• C++ FT kit

    From John Reagan@21:1/5 to All on Tue Mar 19 18:42:21 2024
    There is a new C++ on the support portal. The V10.1-1 GA release will
    stay in place. This new release X86VMS-CXX-A1001-240307-1 contains two important changes plus a handful of bug fixes. This is a FT for a
    future V10.1-2 release.

    And the portal page says that the package prerequisites is both V9.2-1
    and V9.2-2. Can't be both! We require V9.2-1 but suggest V9.2-2 as
    there were some exception handling bug fixes in the OS that might impact
    some C++ code.

    The two changes are:

    1) Initial support for listings. The format of the listing is patterned
    after the listing you see on Itanium. It isn't exactly the same, but
    we're pretty close if you ask me. Along with /LIST, the /SHOW qualifier
    is enabled also. Both are updated in the HELP.

    We are still missing the piece in the DWARF debug to help the debugger
    (and traceback) convert between source line numbers and listing line
    numbers. That is "in progress" but we wanted to get this out there now
    to get feedback. [Yes, the other compilers have that info in the DWARF.]

    And there is still no support for /MACHINE_CODE on any of the compilers.
    You still use ANALYZE/OBJECT/DISASSEMBLE to get that output. It isn't perfect and we're coming up with some approaches to solve it.

    2) new() now returns actual 64-bit pointers. As most of you know, the
    default pointer-size switched to 64-bit by default on OpenVMS x86. All
    the pointers (unless the /POINTER_SIZE switch is used OR the
    pointer-size pragmas) are 64-bits. However, what most people didn't
    notice was that new() allocated from the 32-bit heap. All those 64-bit pointers had 0s in the top 32-bits. That was a happy accident that let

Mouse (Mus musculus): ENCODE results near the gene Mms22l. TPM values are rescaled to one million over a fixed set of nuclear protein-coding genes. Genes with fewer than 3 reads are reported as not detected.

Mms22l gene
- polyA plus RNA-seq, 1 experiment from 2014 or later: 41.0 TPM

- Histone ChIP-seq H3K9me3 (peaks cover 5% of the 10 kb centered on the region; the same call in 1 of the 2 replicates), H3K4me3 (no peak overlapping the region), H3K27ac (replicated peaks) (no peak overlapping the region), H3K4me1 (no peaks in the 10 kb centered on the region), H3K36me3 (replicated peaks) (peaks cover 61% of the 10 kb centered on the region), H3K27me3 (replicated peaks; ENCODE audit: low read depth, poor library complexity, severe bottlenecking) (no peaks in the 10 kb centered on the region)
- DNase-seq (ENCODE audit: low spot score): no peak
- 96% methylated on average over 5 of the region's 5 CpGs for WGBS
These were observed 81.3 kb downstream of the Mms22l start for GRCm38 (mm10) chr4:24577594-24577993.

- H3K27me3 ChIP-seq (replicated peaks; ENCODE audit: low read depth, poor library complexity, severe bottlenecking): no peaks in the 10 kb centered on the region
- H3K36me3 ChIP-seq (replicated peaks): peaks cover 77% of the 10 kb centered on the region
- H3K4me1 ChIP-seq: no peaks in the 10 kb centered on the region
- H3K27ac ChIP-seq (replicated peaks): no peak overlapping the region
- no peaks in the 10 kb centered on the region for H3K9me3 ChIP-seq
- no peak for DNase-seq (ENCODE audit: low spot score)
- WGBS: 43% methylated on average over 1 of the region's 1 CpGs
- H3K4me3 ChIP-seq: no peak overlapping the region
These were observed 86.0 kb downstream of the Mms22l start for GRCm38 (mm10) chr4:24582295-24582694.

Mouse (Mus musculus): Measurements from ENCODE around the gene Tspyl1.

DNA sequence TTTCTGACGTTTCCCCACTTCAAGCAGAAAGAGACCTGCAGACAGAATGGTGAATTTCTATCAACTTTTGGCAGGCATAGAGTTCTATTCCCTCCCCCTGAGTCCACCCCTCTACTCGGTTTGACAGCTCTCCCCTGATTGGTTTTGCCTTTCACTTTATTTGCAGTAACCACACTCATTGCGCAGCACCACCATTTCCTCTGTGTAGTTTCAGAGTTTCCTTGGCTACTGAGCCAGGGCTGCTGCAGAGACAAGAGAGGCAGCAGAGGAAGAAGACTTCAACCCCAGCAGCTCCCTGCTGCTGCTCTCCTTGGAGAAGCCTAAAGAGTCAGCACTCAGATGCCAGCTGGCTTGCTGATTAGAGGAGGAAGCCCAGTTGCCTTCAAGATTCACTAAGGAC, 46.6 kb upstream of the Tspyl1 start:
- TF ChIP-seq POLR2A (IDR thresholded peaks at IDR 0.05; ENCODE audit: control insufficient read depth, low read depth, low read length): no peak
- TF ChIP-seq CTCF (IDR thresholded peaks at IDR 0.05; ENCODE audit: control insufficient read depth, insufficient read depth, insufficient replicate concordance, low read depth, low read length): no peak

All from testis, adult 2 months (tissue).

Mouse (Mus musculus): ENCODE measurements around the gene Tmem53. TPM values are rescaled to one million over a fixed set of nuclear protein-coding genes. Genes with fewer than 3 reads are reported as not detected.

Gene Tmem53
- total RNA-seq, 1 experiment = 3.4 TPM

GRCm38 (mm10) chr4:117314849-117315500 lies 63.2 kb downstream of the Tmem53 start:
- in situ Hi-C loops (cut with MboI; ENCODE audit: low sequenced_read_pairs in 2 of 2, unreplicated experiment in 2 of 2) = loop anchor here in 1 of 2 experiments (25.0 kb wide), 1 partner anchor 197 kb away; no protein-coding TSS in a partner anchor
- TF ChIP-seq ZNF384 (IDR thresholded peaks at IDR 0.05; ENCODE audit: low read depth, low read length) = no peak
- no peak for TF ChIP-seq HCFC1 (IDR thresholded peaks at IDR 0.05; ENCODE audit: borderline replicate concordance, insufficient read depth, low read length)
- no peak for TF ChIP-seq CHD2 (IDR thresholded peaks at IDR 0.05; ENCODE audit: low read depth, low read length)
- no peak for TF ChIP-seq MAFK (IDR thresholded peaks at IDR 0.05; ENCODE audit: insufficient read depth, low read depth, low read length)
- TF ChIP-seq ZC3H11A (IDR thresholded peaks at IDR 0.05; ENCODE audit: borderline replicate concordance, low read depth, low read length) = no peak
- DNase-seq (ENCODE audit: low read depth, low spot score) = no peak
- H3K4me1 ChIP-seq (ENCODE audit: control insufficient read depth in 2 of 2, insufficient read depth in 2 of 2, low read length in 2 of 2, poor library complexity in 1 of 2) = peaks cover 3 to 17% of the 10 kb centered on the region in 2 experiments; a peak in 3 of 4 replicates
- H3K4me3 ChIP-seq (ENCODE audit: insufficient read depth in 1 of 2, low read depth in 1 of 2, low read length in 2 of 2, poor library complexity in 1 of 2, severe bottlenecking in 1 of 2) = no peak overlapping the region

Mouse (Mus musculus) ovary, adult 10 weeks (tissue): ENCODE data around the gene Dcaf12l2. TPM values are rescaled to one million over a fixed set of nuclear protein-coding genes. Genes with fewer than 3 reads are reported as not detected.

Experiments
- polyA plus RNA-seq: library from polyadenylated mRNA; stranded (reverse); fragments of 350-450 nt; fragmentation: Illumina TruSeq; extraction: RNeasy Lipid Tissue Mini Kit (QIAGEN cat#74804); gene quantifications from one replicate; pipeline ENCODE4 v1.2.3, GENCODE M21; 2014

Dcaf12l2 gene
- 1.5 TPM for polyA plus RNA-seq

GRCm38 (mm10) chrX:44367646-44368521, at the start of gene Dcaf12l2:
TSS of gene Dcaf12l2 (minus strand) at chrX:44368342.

sloppy code that stored those addresses into 32-bit ints or 32-bit
    fields in descriptors, etc. However, that limited the amount of memory
    you could allocate. Why have all those fancy 64-bit pointers if you
    can't use lots of memory?

    So now new() returns 64-bit addresses from malloc64(). If you use an
    explicit /POINTER_SIZE=32 on the command line, new() will revert to
    32-bit heap. However, if you take the default or ask for
    /POINTER_SIZE=64, you will get 64-bit addresses.

    Like Itanium, the current pointer-size setting with the pragmas does not influence what new() does, only the command line use of /POINTER_SIZE.
    We just copied what the Itanium compiler does but looking at it now, I
    think we should do more and look at the current setting based on the pointer-size pragmas. However, that would be incompatible from what
    happens on Itanium. However, I think the number of Itanium programs
    that asked for /POINTER_SIZE=64 is limited and hopefully they will

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